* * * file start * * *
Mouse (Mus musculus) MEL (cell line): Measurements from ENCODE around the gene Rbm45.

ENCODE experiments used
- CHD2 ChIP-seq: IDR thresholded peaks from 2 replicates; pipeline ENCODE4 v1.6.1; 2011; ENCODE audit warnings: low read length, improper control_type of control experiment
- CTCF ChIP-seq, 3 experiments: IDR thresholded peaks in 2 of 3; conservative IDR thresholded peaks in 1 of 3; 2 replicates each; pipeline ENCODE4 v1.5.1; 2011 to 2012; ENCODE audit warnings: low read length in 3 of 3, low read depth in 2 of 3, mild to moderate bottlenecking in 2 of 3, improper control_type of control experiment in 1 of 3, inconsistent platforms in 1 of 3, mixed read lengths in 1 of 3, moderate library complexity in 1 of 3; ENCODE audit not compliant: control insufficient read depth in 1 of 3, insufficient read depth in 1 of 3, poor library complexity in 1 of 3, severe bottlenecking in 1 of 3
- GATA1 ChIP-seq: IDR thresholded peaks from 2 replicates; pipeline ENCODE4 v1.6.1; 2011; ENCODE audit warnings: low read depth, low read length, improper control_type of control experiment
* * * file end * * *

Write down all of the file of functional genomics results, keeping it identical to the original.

Mouse (Mus musculus) MEL (cell line): Measurements from ENCODE around the gene Rbm45.

ENCODE experiments used
- CHD2 ChIP-seq: IDR thresholded peaks from 2 replicates; pipeline ENCODE4 v1.6.1; 2011; ENCODE audit warnings: low read length, improper control_type of control experiment
- CTCF ChIP-seq, 3 experiments: IDR thresholded peaks in 2 of 3; conservative IDR thresholded peaks in 1 of 3; 2 replicates each; pipeline ENCODE4 v1.5.1; 2011 to 2012; ENCODE audit warnings: low read length in 3 of 3, low read depth in 2 of 3, mild to moderate bottlenecking in 2 of 3, improper control_type of control experiment in 1 of 3, inconsistent platforms in 1 of 3, mixed read lengths in 1 of 3, moderate library complexity in 1 of 3; ENCODE audit not compliant: control insufficient read depth in 1 of 3, insufficient read depth in 1 of 3, poor library complexity in 1 of 3, severe bottlenecking in 1 of 3
- GATA1 ChIP-seq: IDR thresholded peaks from 2 replicates; pipeline ENCODE4 v1.6.1; 2011; ENCODE audit warnings: low read depth, low read length, improper control_type of control experiment